As I sat sipping my coffee dreaming of an arty French life, I perused Facebook and saw that a couple of friends were planning an impromptu trip to London the following day. And the green monster lured up again. I wanted to go to London. No, I wanted to live in London. If we lived in London I’d be able to have coffee at the Tate or the National Gallery, I concluded. How amazing would that be? I’d lead this fabulous cultured life and I’d be able to shop on Carnaby Street and sip wine in Covent Garden. I could go to a well-known art college and become famous too. Yes, that would definitely happen if we lived in Lonodn.

Cycling home after this morning of woe I realised that I have a disease and it’s not a good disease to have. I have ‘grass is always greener’ disease. I live in a state of continuous envy of other places to live. Whenever my husband and I go abroad I try too persuade him that we could live there. We’ve imagined life in Amsterdam, Prague, Berlin as well as New York over the last few years. This also happens on UK holidays to Devon, Somerset, and even Borth. I have gone as far as browsing property for sale in Borth.

I love Borth

I love Borth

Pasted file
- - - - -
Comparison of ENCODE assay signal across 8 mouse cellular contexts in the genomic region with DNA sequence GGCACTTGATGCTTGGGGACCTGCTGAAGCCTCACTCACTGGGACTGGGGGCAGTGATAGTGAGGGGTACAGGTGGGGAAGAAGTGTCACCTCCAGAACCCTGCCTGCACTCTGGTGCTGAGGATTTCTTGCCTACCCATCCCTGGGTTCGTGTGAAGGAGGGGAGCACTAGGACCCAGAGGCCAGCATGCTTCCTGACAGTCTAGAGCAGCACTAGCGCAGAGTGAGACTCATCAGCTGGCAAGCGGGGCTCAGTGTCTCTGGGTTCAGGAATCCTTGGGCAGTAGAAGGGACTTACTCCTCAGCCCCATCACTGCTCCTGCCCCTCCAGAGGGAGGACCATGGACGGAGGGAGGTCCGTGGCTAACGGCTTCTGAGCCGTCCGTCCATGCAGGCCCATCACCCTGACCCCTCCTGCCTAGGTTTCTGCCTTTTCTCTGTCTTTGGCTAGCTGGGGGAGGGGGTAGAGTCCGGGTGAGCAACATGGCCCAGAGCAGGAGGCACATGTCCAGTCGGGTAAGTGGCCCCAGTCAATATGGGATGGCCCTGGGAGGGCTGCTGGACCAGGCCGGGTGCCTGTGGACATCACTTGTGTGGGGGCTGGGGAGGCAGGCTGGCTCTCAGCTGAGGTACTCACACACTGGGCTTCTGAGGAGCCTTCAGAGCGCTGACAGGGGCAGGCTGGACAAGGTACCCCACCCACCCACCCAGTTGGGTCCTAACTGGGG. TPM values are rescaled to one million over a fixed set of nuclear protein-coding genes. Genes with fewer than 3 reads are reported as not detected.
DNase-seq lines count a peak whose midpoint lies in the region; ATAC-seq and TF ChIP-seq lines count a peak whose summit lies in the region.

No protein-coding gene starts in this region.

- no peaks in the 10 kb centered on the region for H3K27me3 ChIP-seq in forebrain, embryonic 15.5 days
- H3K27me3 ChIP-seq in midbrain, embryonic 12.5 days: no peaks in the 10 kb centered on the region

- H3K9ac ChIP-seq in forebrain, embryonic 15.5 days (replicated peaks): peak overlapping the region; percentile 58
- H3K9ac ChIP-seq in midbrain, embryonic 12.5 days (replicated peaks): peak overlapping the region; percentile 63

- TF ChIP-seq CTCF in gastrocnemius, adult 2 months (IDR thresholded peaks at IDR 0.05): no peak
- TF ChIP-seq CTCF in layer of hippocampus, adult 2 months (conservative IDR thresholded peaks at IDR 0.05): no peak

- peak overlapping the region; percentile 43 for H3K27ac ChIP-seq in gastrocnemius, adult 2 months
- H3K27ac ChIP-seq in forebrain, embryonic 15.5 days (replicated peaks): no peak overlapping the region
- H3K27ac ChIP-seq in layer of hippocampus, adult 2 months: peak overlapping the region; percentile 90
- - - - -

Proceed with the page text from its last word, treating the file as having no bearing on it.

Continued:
This is nuts because Shrewsbury is a lovely place to live. It is a very lively and cultured town which is steeped in history. It has all sorts of coffee shops which I frequent (some of which remind me of Paris, obviously that would be Chez Sophie; some of London, such as Ginger & Co.; and some of New York, for example Starbucks). I can cycle into town. I can go from front room to Waterstones in ten minutes if the wind is blowing in the right direction. How lucky am I? So it isn’t New York, Paris, Borth or London but it’s not that far off. I need to pinch myself sometimes and tell myself that I am jolly lucky to live where I live.

Having said that, we are planning to move as soon as we can convince someone else of how lovely Shrewsbury is, and in particular, how lovely our house is. I suspect that after we moved I will mourn for the Shrewsbury life I will be leaving behind.

It is an incurable disease.

Parental legacies – you can’t escape them even if you want to

This is the weird thought I had the other day when we went to see my dad and step mum for a few hours. While we were there, my dad became quite animated at one point talking about the periodic table and how different chemicals combine to create various compounds. We also talked about how batteries work. I’m not sure this is the usual type of family-get-together small talk that most families engage in. But ours does. It is the norm.

Haven't you ever wondered, how these work?

Haven’t you ever wondered, how these work?